Warning: The Campout, the popular Pappy and Harriet’s Labor Day Weekend staple, is being held a week early this year, Aug. 27 through Aug. 29.

However, David Lowery—the frontman of hosting bands Camper Van Beethoven and Cracker—promises the move is just for this year, and that the event will be as good as ever.

During a recent phone interview, Lowery discussed the fact that Cracker is often viewed as a mainstream band, thanks in part to the hit single “Low.” Cracker released a new album last year, Berkeley to Bakersfield.

“I think for Cracker in general, a lot of people seem to think of us in a more mainstream perception than an alternative-rock band from the ‘90s. In actuality, that’s a very short kind of piece of our career, which has stretched on for about 25 years now,” he explained. “We’re a fairly eclectic group; we play a lot of Americana/roots and country stuff, and we’re widely accepted in that role.”

Lowery said he never expected to do more than make a living when he teamed up with Riverside’s Johnny Hickman to form the group after the wildly successful Camper Van Beethoven disbanded in 1990. (The group would reunite in 1999.)

“We made a living, and we didn’t sell enormous amounts of records,” Lowery said about Cracker. “In fact, our first album … the fact it was more heavy on folk and the blues meant there were a lot of people at the label and other places who weren’t expecting us to garner mainstream radio play—which we managed to do with those first three albums. We weren’t really expecting it, either, but it was certainly nice. Those first two albums went gold and platinum, and the third album never really reached gold, but it was a pretty good run there.”

Two and a half decades later, the band faced some challenges while recording the critically lauded new double album, Berkeley to Bakersfield, the group’s first studio effort in five years. Most notably, drummer Frank Funaro suffered a severe arm injury that continues to sideline him.

“I think it was a case where we took the situation and worked with it. … We embraced the challenges and restrictions we had,” he said. “The first one is we were working with a group of studio musicians in Athens, Ga. That’s the band that’s on the Bakersfield album. At the same time, we got back our old drummer, Michael Urbano, and worked in a studio in Berkeley just to see if we could write any songs. We ended up more or less banging out most of that album in three days up there. … We kind of just embraced the situation and came up with these two really cool discs, which at first were going to be separate albums.”

The project is similar, in some ways, to Camper Van Beethoven’s recent releases, La Costa Perdida and El Camino Real, which were about Northern and Southern California.

“We released 40-something songs in a little under two years. It’s been kind of crazy,” he said about his two bands. “Going back to 2009, it’s been like every 18 months, we’ve been putting out an album. It’s been pretty interesting. It’s been a very productive period for both bands, just to concentrate on writing songs. It’s what separates us from our peers in the alternative-rock scene in the ‘90s—we’re still writing and releasing records. Camper Van Beethoven also has two new songs coming out that are on the Sharknado 3 soundtrack. We’re always working it now.”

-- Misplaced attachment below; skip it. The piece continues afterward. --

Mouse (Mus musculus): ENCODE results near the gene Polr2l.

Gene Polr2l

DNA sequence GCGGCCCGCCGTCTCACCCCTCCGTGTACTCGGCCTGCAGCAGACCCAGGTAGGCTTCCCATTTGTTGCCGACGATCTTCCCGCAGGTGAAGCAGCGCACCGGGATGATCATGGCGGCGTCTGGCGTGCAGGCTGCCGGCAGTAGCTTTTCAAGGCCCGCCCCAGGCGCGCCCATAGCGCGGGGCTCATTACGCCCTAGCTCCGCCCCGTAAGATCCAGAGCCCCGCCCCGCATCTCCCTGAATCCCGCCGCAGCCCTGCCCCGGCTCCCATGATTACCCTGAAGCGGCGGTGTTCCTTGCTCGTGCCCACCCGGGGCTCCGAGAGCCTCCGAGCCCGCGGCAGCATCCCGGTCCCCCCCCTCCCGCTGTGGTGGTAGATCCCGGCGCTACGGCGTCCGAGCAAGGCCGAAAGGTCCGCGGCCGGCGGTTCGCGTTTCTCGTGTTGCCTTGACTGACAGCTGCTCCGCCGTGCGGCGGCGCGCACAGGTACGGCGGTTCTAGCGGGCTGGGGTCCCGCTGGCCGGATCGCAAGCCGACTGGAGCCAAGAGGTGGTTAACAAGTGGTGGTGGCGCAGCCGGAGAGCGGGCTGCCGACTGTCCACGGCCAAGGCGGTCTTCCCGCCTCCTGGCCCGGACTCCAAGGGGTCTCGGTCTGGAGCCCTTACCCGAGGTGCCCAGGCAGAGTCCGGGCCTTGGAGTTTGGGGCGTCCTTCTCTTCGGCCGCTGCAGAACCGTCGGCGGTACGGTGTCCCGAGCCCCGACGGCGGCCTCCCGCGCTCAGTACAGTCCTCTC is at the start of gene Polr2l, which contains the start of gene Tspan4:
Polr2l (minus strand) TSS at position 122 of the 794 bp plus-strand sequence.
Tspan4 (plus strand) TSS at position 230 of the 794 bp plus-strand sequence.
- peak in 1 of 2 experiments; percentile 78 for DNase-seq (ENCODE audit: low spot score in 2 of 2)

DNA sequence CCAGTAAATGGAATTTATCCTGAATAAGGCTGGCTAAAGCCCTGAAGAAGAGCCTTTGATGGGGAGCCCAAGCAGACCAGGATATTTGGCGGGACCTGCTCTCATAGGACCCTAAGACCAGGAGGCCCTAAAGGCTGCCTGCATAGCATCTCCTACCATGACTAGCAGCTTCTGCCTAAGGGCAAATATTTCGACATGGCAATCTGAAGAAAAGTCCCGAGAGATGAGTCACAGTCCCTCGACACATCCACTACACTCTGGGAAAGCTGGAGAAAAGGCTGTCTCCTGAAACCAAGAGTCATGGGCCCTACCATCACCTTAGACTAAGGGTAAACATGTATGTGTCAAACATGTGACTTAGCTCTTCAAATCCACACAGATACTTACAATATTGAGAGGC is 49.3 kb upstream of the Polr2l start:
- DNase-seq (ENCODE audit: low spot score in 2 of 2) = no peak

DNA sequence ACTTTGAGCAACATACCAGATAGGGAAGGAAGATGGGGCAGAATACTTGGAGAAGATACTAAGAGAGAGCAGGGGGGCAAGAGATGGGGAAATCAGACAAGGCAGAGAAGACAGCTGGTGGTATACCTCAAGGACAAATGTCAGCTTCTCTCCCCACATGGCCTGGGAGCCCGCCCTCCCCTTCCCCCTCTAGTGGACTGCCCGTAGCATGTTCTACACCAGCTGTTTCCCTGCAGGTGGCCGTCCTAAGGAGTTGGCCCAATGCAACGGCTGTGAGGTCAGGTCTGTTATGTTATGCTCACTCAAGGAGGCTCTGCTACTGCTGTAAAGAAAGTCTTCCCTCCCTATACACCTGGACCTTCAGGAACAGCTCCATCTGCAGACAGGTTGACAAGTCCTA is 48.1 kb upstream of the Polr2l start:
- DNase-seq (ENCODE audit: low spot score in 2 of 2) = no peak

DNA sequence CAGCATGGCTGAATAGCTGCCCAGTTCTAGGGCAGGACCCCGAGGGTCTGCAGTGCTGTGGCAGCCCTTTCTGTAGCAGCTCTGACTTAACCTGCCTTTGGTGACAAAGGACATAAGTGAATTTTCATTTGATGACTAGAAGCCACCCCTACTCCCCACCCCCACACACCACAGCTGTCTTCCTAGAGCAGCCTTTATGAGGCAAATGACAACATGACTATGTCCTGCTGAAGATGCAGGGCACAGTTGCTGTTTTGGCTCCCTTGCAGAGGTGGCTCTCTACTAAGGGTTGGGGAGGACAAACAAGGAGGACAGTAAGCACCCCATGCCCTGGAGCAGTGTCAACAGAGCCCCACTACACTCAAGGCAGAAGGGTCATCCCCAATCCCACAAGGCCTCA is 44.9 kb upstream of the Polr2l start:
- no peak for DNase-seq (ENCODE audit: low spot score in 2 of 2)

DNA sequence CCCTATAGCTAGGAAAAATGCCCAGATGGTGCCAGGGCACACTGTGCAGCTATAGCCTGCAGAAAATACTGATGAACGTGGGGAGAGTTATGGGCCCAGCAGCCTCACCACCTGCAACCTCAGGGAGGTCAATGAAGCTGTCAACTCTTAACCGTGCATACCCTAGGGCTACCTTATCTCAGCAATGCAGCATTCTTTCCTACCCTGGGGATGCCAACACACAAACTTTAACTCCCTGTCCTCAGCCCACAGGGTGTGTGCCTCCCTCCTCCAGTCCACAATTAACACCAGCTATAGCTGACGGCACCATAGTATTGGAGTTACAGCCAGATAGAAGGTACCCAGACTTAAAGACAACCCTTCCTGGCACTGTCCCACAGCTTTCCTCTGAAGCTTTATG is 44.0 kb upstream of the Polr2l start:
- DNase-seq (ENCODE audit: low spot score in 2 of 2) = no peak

David Lowery has been touring with both bands over the past couple of years; Cracker played at Pappy and Harriet’s in the spring. With all of the touring, writing and recording, one has to wonder how Lowery has time to sleep.

“I think down in Southern California, you hear quite a bit of Cracker and Camper Van Beethoven, so it probably seems we tour more than we do, but it’s been pretty busy this year,” he explained. “We have a full schedule through Labor Day weekend; we’re doing five or six shows a week until then, and a little recording probably during the days we’re not working. Eventually, at the end of the year, we’ll go to Europe and wrap it up.”

What can attendees expect at the Campout this year? Lowery said it’s more of the same, prominently featuring the varied groups in which the members of Cracker and Camper Van Beethoven are intertwined.

“We’ll be bringing the Bakersfield lineup from Athens; we’ll be bringing the full extended country band lineup,” he said. “We’ll also have a lot of the side projects happening. Victor (Krummenacher) will be playing; Jonathan (Segel) will be doing stuff, and it looks like Johnny Hickman is going to do his side project, the Hickman-Dalton Gang, with Roger Clyne of the Peacemakers. We have Jesika Von Rabbit again, and it’s, as usual, based on family and friends.

“I think it’s going to be at least as good as last year, and it’s going to be warmer this year, because we had to move it into August. With all of the other things that are going to happen up there in Yucca Valley this year on Labor Day, we were colliding on the same weekend.  So we moved into August, and we’ll move it back to September for 2016.”

Campout 11 takes place Thursday, Aug. 27, through Saturday, Aug. 29, at Pappy and Harriet’s Pioneertown Palace, 53688 Pioneertown Road, in Pioneertown. Tickets are $25 for each individual night; three-day passes start at $75. For tickets or more information, call 760-365-5956, or visit

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Brian Blueskye

A native of Cleveland, Ohio, Brian Blueskye moved to the Coachella Valley in 2005. He was the assistant editor and staff writer for the Coachella Valley Independent from 2013 to 2019. He is currently the...